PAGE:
Dr. Brewer’s lab can be found on the fourth floor of the social science labs (SSL) building. There she showed us her lab set up, which mostly comprised of the various computers that RAs will use for data input, coding, and most importantly, hand coding fMRI scans for the various projects that are ongoing within the lab. Of course, the fMRI machines are located elsewhere on campus. The tour itself was relatively short; however, we got to sit down with Dr.Brewer and Dr.Barton (another lead research within the Mind S.P.A.C.E lab) to further discuss the topics being explored within the lab. Chronic pain, neuroplasticity/cortical mapping for various sensory processes, and clinical topics were all presented as future projects or projects in production within the lab.
However, the most amusing part of the lab tour was the visual reversal goggles! The headset was constructed with prism and mirrors in order to reverse our field of view (right becomes left, and left becomes right). This headset was used during Dr.Brewer’s and Dr.Barton’s papers on visual cortex changes based on genetic differences within individuals to see who adjusted to this visual reversal faster. All of us were allowed the attempt to peak into these goggles to briefly experience what it would have been like to be a participant in their study. Of course, we didn’t have to wear them 24/7 for two weeks straight like the participants within that study did, but it was still a nice snippet!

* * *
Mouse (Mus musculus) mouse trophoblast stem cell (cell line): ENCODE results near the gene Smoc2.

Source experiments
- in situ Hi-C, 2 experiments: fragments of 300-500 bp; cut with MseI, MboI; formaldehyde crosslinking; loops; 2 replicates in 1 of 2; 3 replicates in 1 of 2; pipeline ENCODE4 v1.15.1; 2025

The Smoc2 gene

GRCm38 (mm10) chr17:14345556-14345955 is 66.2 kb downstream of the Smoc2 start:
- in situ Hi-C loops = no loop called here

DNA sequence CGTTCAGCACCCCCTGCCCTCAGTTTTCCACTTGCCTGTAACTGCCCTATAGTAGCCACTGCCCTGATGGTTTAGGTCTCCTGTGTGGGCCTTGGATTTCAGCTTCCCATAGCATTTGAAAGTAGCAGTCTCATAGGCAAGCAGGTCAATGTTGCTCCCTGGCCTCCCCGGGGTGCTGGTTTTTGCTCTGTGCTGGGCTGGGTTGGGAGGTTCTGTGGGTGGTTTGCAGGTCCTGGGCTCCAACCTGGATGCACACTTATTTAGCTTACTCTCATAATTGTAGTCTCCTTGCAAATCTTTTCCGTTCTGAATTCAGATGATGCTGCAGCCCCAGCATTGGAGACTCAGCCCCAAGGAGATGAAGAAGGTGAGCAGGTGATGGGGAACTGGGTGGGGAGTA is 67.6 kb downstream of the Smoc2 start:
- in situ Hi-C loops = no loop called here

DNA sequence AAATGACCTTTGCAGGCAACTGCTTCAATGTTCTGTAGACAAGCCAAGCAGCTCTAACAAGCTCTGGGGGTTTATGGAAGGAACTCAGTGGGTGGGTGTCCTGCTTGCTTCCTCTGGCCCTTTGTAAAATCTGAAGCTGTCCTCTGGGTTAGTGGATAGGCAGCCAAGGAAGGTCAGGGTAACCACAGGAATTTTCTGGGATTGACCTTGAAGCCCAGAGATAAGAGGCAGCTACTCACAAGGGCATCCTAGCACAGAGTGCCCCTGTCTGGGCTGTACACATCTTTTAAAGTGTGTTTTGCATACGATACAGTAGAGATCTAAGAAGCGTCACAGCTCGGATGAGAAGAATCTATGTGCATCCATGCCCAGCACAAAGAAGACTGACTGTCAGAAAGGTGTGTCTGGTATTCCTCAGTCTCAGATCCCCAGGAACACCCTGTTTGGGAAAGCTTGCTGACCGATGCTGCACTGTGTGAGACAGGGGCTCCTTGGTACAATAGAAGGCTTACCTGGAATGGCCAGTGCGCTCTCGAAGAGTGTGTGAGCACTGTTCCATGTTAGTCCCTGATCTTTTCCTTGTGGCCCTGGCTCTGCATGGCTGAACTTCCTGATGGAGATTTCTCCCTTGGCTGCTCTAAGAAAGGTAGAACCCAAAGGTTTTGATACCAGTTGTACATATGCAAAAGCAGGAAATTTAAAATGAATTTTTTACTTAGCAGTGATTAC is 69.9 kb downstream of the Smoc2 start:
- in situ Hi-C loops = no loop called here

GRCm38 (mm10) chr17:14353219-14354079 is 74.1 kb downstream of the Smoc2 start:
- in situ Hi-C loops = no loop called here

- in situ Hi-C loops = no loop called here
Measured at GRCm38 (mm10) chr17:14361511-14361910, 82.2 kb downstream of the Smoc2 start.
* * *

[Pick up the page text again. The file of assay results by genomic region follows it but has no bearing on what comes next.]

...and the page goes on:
Another highlight to the tour was the vast insight Dr. Brewer and Dr.Barton provided in terms of potential career paths, and their journey’s to get where they are today. Dr. Brewer, being the first woman in science whom we have spotlighted, and also being a mother in such a rigorous field, spoke about the hardships it is to start a family. She began by recounting how she felt she was, by happenstance, given the title of pioneer for falling pregnant during grad school as she was the first female her advisors had known of at the time to go through such an experience. Luckily she was given the time she needed to balance both pregnancy and her studies, but stressed the unfortunate reality that most women are not awarded that ‘privilege’. While unveiling that truth, she remained confident that she would not have changed her experience and encourages us women and even men, to not shy away from starting a family while pursuing a career in science.